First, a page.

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A Machine Shop Primer On Cutting Fluids, Flood Cooling and High Pressure Delivery

[April 27, 2015] The heat is on! With the approach of summer and returning high temperatures, the staff of CNC machinists at APM’s precision machine facility thought this would be an ideal time to provide readers with a primer on machine shop coolants, also known as cutting fluids, and introduce some common methods of coolant delivery. Throughout the milling and machining process, there is perhaps no greater obstacle to producing a quality and accurate end product than heat. Today’s high speed machining tools generate a lot of friction resulting in heat, which if left unchecked, can damage both the workpiece and the equipment being used. Coolants, primarily fluids, have been developed and incorporated into CNC machining operations to both remove heat from the process and lubricate the interface between tool and workpiece. This results in less damage to finished parts and/or equipment, lower operating costs and increased efficiency on the machine shop floor. For purposes of our brief introduction, we want to focus on the most commonly used coolants and delivery methods.

Coolant/Cutting Fluid Types and Function

In generic terms, coolants/cutting fluids can be lumped into three basic categories: liquids, paste/gels (solids) and aerosols (gases). In a precision manufacturing environment, the most heavily relied upon method for reducing heat and improving lubrication is through the application of a liquid medium. An emulsification combining water, oil and often a chemical component are most often utilized. Water by itself has poor lubricating properties and causes rust, while oil alone is a poor coolant and is flammable. Optimal cutting fluids are created by combining proper amounts of oil, water and an emulsifier together into a semi-synthetic concentration. Certain chemicals can be added to the mix to enhance rust and corrosion resistance, improve lubrication, and control bacterial growth for example. Certain machine shop services require the use of a solid or gel-based coolant, while others benefit from an aerosol or misting application although these are far less commonly used.

Delivery Methods

When it comes to CNC milling and machining parts, the coolant delivery process is as varied as the task at hand and the equipment used. For the sake of simplicity, we will limit our discussion again to widely utilized methods; traditional flood cooling and more advanced high-pressure delivery systems. Flood cooling is an umbrella term, and describes more low-pressure applications of coolant to the machining equipment and workpiece. This can include truly flooding the work area (although messy), spraying it, using a slow drip or misting it. These methods of applying cutting fluid benefit precision machine parts that are turned out with smaller CNC machining centers, or stand alone equipment, often operating at slower speeds or for shorter production runs. More complex, larger and technologically advanced CNC mills, lathes and routers require high-pressure and high volumes of coolant to keep up. High-pressure delivery eliminates the vapor buildup common with flood cooling as the coolant reaches its boiling point rendering it less effective. In addition, it has better ability penetrate into the interface between tool and workpiece. As a result, cycle times are decreased, tool life and chip management is improved, and the final part is a smoother, more accurate and high quality result.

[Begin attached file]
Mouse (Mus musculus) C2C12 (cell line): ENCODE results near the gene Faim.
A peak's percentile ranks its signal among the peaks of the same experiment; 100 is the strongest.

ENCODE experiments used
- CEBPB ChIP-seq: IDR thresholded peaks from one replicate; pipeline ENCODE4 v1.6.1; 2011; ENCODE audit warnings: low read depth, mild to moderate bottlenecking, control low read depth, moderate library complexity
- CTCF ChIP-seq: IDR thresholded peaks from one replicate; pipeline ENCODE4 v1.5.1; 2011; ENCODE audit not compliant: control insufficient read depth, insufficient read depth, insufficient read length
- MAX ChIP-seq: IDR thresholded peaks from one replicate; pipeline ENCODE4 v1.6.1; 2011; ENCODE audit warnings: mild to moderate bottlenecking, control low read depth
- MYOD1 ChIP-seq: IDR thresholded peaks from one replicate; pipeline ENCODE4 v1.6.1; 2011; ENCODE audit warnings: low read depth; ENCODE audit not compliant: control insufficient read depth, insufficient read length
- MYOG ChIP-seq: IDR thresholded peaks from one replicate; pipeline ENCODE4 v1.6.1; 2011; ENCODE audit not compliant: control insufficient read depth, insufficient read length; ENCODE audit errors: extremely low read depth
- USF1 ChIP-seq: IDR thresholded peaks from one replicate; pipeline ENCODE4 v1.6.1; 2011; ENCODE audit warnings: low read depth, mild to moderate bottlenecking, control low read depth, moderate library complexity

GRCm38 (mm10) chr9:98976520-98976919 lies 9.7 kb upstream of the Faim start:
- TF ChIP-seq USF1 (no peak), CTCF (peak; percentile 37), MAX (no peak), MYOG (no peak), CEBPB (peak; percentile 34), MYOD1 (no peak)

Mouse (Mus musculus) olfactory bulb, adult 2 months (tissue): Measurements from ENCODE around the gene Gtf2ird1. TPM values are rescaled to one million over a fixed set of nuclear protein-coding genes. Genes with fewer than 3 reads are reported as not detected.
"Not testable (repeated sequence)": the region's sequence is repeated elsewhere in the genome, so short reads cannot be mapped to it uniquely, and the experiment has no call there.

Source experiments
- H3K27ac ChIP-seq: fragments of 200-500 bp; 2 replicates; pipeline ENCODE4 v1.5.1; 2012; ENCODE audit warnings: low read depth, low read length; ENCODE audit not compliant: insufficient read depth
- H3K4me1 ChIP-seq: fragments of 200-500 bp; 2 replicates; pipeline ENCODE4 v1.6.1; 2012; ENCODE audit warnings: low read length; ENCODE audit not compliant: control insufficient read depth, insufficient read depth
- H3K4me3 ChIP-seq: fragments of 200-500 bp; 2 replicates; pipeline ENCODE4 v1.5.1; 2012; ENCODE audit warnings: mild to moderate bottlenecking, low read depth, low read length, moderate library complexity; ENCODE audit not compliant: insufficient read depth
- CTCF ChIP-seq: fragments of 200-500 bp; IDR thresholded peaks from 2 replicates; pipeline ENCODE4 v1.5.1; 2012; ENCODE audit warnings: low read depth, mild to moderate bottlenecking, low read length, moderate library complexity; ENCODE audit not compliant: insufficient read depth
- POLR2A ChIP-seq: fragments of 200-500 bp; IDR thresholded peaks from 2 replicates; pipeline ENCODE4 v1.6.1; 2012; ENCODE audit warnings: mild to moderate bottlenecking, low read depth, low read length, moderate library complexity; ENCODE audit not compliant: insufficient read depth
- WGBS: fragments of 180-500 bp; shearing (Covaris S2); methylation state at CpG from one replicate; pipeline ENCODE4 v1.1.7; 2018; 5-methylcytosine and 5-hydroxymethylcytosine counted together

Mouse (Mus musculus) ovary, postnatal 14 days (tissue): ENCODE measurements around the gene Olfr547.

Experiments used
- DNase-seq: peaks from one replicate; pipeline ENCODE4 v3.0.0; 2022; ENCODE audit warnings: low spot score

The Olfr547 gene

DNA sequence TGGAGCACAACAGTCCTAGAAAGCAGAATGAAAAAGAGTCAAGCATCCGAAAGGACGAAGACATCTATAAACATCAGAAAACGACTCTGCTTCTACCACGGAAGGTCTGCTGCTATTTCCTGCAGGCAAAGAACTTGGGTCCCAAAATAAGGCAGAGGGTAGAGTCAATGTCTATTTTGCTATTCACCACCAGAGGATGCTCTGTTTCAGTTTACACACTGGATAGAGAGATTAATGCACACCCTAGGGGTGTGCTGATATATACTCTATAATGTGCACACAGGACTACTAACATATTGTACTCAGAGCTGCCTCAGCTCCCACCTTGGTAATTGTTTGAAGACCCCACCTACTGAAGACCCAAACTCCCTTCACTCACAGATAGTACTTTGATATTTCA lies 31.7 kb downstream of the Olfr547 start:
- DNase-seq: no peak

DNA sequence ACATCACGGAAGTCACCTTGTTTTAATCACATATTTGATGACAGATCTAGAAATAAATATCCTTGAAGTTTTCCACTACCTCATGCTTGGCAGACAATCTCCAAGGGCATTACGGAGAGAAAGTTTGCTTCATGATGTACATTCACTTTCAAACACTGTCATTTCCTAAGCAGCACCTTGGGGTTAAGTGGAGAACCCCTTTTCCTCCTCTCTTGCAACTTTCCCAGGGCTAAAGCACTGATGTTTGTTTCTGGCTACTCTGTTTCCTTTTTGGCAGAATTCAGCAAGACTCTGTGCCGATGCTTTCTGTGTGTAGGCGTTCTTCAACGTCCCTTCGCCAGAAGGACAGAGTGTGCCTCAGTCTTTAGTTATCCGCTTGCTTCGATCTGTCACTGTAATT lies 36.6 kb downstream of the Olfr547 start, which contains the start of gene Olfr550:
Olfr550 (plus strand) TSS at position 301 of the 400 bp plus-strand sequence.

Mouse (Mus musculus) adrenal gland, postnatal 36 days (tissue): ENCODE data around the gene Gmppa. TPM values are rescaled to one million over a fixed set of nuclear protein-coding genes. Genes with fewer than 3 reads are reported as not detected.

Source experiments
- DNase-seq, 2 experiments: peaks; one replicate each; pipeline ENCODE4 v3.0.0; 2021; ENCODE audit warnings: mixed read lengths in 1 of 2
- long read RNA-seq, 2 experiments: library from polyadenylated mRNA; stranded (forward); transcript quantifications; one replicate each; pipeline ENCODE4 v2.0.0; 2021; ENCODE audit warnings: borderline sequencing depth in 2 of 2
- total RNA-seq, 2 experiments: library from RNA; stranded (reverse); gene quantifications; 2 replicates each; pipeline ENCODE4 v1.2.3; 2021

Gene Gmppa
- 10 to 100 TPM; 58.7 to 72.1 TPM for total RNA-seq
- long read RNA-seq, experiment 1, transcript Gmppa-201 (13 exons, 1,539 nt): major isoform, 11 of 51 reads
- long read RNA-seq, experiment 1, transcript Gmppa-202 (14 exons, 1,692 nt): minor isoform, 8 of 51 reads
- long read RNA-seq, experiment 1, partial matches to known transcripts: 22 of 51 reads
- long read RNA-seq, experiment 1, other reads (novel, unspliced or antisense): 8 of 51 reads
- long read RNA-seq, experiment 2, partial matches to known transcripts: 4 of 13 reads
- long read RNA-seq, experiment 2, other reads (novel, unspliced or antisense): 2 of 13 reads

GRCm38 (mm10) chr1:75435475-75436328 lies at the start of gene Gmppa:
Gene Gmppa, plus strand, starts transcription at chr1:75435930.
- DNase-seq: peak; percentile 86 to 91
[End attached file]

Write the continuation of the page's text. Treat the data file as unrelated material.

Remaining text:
So, keep cool this summer, and we’ll do the same as we turn out quality machined parts. Want to learn more, or have a question about our range of services? Contact the expert CNC machinists at APM’s Colorado machine shop for all of your milling and machining needs.

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About the Author

Gerry Dillon is a co-founder, current owner and certified CNC machinist at Advanced Precision Machining (APM), a full-service machine shop located in Longmont, Colorado. Before making his home in the United States in 2000, Gerry was born and raised on the emerald isle of Ireland and took an interest in milling and machining from an early age, ranking #1 in the Irish National Apprenticeship Program. In 2005, he partnered with his friend and colleague, Kirk Tuesburg, currently APM’s machine shop manager, together launching what’s grown into a leading Colorado machine shop. Gerry brings over 30 years of machining experience to the shop floor, and is certified in all aspects of geometric dimensioning and tolerancing. 

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